Zach voluntarily extended his stay to make sure the project becomes a reality, and he still needs to raise about $2,000. That is a mark that must be obtained before the second phase of the project can begin, and dedicated as he is, that is also a mark that must be obtained before Zach will even consider coming home.
"The whole reason I am still here in Senegal is because of my counterparts, Samale, Ablaye and Boubacar Diallo. It was their motivation and dedication to the ecolodge project that brought me here in the first place, and it is why I'm still here," Swank said. "They really want the project to succeed as much for the benefit of the village as for their own personal benefit. They are pretty much the definition of a social entrepreneur."
According to Zach, the lodging facilities will be able to employ more than 20 people, and will give 15 percent of its profit directly back to the community in order to fund further business ventures.
A WINDING ROAD
When Zach first joined the Peace Corps and traveled to what would be his home for the next two years, however, he had no idea he would be working on a project such as the ecolodge.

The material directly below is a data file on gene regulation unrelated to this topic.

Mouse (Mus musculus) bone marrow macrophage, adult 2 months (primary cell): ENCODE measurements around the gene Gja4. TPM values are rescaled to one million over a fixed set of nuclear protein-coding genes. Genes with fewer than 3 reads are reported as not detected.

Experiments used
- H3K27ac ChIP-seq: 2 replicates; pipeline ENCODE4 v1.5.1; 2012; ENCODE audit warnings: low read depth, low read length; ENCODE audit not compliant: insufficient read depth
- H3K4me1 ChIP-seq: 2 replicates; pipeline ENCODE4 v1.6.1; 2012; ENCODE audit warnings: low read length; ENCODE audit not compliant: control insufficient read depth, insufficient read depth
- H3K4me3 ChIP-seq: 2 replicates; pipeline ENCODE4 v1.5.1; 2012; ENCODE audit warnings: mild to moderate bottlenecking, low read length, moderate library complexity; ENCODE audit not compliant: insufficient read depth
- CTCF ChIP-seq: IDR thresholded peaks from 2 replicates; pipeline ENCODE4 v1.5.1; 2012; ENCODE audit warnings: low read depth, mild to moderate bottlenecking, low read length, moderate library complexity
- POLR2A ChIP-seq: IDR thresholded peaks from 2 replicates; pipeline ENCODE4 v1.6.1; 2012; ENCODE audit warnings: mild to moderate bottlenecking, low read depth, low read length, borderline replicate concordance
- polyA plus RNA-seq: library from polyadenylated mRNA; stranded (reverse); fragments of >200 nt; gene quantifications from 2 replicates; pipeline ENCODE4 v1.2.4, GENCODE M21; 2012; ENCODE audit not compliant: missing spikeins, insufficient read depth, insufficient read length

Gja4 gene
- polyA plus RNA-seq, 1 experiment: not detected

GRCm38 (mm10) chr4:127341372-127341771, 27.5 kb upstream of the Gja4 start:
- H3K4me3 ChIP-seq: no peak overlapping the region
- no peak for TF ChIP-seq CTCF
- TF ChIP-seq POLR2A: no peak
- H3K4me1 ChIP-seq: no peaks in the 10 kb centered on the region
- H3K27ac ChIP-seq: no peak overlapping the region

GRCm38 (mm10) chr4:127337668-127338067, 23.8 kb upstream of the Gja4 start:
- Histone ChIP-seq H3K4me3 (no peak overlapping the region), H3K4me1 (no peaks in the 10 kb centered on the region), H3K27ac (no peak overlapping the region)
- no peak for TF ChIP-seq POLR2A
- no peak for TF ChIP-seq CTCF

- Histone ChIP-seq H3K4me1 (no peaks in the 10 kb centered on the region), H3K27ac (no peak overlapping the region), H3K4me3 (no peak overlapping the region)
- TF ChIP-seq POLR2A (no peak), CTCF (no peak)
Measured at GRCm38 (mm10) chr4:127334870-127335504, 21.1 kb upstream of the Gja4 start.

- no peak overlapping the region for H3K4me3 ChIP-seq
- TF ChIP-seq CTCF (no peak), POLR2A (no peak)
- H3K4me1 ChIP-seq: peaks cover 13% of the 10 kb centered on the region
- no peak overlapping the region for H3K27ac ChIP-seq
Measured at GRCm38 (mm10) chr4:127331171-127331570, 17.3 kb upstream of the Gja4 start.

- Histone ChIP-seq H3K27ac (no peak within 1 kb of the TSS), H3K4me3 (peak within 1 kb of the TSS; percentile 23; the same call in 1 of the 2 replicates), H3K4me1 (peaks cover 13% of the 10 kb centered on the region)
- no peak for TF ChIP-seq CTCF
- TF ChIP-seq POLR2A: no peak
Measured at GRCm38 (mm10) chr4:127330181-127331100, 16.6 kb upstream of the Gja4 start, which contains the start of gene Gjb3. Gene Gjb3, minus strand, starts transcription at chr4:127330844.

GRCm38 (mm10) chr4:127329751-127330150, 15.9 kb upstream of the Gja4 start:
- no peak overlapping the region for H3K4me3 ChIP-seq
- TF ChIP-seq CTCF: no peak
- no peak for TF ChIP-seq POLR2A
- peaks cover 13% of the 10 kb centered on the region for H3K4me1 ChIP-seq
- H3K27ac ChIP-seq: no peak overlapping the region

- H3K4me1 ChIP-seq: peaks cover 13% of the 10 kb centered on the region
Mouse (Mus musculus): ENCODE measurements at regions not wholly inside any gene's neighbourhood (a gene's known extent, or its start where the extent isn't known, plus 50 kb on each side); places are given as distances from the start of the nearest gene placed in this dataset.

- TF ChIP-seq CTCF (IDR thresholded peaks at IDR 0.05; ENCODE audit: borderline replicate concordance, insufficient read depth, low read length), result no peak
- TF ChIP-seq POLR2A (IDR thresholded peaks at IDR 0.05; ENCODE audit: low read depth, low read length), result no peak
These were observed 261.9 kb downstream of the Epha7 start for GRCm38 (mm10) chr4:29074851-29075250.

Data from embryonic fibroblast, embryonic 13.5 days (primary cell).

His original assignment was a different one altogether, and was not in Senegal.
He first arrived to West Africa to live in the country of Mauritania, just north of Senegal, very much in the Sahara Desert, and he was there to serve as an environmental education volunteer.
He ran two weekly environmental clubs for elementary school students and was also making gardens in the schools, among other things.
That was all until his assignment abruptly ended due to political unrest within Mauritania, and he was moved southward out of the country and into Senegal, for safety's sake.
Zach, on the other hand, says he never once felt threatened or in danger while working in Mauritania.